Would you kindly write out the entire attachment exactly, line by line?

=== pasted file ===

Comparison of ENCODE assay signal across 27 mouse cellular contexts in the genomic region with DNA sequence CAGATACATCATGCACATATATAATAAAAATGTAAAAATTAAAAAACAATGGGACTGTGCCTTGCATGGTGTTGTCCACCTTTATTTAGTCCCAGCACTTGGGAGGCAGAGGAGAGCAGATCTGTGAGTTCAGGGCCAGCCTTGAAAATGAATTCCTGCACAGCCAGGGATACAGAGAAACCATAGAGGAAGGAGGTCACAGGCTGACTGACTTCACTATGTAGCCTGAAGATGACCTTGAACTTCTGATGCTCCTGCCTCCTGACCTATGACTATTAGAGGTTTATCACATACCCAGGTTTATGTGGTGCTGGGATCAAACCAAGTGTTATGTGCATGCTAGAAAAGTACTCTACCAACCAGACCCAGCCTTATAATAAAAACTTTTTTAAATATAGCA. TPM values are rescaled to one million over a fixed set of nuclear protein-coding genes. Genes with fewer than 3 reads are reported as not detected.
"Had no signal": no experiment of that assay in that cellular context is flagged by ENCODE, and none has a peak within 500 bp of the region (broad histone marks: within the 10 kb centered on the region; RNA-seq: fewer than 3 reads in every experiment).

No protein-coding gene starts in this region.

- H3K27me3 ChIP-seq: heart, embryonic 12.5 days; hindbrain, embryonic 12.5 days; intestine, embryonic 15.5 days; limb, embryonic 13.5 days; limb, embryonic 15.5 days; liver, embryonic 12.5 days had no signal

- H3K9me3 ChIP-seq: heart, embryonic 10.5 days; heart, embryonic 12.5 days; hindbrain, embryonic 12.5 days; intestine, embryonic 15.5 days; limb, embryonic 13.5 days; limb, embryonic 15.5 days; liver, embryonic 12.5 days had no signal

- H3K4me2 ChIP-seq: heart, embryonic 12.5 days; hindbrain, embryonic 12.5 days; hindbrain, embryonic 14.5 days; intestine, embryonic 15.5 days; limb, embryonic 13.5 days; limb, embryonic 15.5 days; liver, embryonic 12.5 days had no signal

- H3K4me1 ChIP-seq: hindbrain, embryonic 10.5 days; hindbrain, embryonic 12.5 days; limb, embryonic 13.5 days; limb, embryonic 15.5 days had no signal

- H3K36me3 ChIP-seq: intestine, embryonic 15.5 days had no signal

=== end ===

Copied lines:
Comparison of ENCODE assay signal across 27 mouse cellular contexts in the genomic region with DNA sequence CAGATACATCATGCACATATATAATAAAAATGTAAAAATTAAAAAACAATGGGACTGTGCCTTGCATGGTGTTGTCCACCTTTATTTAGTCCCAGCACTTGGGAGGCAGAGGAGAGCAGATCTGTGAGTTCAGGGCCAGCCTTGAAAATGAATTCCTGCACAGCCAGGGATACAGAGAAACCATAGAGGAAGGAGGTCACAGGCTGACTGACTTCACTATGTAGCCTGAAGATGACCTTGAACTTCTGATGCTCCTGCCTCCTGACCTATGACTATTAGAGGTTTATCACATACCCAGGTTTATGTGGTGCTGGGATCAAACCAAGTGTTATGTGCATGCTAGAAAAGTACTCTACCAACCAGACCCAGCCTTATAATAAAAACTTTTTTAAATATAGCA. TPM values are rescaled to one million over a fixed set of nuclear protein-coding genes. Genes with fewer than 3 reads are reported as not detected.
"Had no signal": no experiment of that assay in that cellular context is flagged by ENCODE, and none has a peak within 500 bp of the region (broad histone marks: within the 10 kb centered on the region; RNA-seq: fewer than 3 reads in every experiment).

No protein-coding gene starts in this region.

- H3K27me3 ChIP-seq: heart, embryonic 12.5 days; hindbrain, embryonic 12.5 days; intestine, embryonic 15.5 days; limb, embryonic 13.5 days; limb, embryonic 15.5 days; liver, embryonic 12.5 days had no signal

- H3K9me3 ChIP-seq: heart, embryonic 10.5 days; heart, embryonic 12.5 days; hindbrain, embryonic 12.5 days; intestine, embryonic 15.5 days; limb, embryonic 13.5 days; limb, embryonic 15.5 days; liver, embryonic 12.5 days had no signal

- H3K4me2 ChIP-seq: heart, embryonic 12.5 days; hindbrain, embryonic 12.5 days; hindbrain, embryonic 14.5 days; intestine, embryonic 15.5 days; limb, embryonic 13.5 days; limb, embryonic 15.5 days; liver, embryonic 12.5 days had no signal

- H3K4me1 ChIP-seq: hindbrain, embryonic 10.5 days; hindbrain, embryonic 12.5 days; limb, embryonic 13.5 days; limb, embryonic 15.5 days had no signal

- H3K36me3 ChIP-seq: intestine, embryonic 15.5 days had no signal